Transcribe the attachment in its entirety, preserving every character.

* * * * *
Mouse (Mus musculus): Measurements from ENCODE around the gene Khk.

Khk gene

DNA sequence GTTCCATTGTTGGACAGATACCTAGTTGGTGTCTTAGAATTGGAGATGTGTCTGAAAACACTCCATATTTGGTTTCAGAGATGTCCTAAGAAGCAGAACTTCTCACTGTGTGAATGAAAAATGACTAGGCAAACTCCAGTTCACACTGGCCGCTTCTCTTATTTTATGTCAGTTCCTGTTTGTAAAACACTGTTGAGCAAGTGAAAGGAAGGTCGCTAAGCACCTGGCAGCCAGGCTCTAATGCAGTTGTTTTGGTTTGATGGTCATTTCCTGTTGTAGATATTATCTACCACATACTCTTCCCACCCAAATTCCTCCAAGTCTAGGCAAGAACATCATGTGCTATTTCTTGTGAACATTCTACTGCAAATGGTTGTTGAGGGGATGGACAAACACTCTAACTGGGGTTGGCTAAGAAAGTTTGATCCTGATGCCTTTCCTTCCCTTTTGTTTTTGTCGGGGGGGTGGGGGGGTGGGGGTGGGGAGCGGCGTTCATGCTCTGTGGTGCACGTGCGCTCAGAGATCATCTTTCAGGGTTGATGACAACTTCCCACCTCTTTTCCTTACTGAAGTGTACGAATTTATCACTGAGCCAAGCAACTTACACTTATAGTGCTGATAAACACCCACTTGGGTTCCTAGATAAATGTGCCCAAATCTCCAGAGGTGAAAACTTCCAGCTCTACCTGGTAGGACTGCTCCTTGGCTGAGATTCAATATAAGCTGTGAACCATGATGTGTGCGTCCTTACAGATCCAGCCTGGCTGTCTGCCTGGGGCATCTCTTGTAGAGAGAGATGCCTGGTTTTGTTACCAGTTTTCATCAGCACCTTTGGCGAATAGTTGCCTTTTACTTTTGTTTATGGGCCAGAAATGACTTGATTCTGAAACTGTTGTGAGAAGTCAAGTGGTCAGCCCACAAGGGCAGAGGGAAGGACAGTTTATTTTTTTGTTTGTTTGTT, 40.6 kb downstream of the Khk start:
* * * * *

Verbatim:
Mouse (Mus musculus): Measurements from ENCODE around the gene Khk.

Khk gene

DNA sequence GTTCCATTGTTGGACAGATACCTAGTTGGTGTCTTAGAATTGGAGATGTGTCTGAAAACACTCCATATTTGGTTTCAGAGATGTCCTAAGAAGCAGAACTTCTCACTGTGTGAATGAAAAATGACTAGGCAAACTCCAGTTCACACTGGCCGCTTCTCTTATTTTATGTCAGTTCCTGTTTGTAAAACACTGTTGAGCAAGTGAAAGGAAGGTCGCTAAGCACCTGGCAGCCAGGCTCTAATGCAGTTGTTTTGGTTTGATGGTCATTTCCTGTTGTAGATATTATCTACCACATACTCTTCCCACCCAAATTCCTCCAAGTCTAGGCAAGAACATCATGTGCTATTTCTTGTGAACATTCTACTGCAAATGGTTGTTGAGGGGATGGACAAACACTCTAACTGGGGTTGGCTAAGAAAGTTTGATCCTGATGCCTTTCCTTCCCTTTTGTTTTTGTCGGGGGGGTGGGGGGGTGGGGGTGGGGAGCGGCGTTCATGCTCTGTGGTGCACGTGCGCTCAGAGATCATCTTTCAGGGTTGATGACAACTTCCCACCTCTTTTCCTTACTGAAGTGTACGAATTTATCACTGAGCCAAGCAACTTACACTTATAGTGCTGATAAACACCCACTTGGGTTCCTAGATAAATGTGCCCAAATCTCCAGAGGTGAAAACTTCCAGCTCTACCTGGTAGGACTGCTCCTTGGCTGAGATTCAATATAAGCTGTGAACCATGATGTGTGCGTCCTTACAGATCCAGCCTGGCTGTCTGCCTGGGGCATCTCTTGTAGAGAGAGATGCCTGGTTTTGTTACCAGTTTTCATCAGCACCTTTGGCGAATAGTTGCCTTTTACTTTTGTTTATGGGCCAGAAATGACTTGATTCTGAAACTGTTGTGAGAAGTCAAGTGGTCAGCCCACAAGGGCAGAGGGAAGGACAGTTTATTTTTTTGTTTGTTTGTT, 40.6 kb downstream of the Khk start: